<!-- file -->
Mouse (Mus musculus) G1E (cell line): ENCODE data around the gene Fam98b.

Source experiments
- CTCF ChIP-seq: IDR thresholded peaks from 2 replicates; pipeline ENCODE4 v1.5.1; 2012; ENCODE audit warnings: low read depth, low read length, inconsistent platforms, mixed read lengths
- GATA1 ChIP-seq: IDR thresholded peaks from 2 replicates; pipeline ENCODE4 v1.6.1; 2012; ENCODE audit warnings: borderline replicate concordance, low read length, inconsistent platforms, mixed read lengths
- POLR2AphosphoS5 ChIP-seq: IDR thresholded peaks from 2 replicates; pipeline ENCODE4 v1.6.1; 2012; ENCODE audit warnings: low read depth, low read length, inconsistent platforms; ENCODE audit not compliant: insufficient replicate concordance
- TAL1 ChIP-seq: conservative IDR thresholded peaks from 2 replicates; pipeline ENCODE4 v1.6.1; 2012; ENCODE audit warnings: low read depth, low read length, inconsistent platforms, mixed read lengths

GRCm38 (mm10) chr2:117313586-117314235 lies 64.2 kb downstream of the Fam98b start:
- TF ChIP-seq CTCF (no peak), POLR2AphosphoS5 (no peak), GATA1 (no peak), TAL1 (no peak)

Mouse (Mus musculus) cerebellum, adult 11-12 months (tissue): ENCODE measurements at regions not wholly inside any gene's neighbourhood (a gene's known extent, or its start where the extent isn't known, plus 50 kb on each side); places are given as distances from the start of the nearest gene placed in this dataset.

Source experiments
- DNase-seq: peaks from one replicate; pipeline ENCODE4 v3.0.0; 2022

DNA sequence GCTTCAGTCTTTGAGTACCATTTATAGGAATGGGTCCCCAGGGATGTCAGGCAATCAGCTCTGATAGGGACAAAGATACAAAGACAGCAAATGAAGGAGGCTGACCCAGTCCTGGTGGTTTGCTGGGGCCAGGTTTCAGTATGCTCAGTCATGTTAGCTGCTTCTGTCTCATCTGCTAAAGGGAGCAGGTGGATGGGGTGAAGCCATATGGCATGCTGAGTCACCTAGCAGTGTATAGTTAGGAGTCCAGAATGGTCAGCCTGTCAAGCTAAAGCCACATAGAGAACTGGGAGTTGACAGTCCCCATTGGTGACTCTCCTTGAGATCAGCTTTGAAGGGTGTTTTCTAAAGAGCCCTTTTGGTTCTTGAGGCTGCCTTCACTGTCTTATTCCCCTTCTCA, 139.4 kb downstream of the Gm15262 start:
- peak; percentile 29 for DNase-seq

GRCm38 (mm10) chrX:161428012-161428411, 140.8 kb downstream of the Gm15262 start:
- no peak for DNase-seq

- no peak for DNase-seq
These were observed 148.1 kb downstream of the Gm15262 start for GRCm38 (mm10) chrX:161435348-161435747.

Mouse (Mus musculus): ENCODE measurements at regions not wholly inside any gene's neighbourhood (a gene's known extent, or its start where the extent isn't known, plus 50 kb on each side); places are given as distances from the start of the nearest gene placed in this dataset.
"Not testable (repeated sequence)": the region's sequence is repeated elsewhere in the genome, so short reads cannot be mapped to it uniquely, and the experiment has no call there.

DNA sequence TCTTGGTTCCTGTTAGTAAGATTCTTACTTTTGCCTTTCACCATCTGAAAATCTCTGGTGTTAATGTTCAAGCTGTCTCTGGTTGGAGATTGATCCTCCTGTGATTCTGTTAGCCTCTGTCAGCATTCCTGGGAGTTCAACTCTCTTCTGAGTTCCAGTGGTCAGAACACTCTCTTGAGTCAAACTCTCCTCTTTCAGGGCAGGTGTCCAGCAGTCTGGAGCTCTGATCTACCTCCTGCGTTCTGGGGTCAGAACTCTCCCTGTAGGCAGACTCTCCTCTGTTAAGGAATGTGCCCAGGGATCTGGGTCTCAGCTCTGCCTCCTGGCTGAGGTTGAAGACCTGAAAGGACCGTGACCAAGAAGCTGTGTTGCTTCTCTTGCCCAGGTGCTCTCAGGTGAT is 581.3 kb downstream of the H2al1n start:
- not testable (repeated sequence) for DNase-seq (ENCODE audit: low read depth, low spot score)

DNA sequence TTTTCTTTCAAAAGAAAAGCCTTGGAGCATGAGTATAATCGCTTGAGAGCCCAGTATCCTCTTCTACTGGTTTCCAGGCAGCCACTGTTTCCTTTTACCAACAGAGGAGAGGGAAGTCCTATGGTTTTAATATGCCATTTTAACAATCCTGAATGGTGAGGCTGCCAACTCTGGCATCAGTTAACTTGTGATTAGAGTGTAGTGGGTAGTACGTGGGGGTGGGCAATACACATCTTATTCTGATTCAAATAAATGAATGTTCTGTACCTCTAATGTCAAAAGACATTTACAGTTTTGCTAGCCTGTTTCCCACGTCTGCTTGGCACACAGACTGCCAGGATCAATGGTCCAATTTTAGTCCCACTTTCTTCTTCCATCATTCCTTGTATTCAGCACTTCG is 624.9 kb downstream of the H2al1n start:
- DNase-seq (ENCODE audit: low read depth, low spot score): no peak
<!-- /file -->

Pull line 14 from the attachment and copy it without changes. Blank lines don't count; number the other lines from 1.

GRCm38 (mm10) chrX:161428012-161428411, 140.8 kb downstream of the Gm15262 start: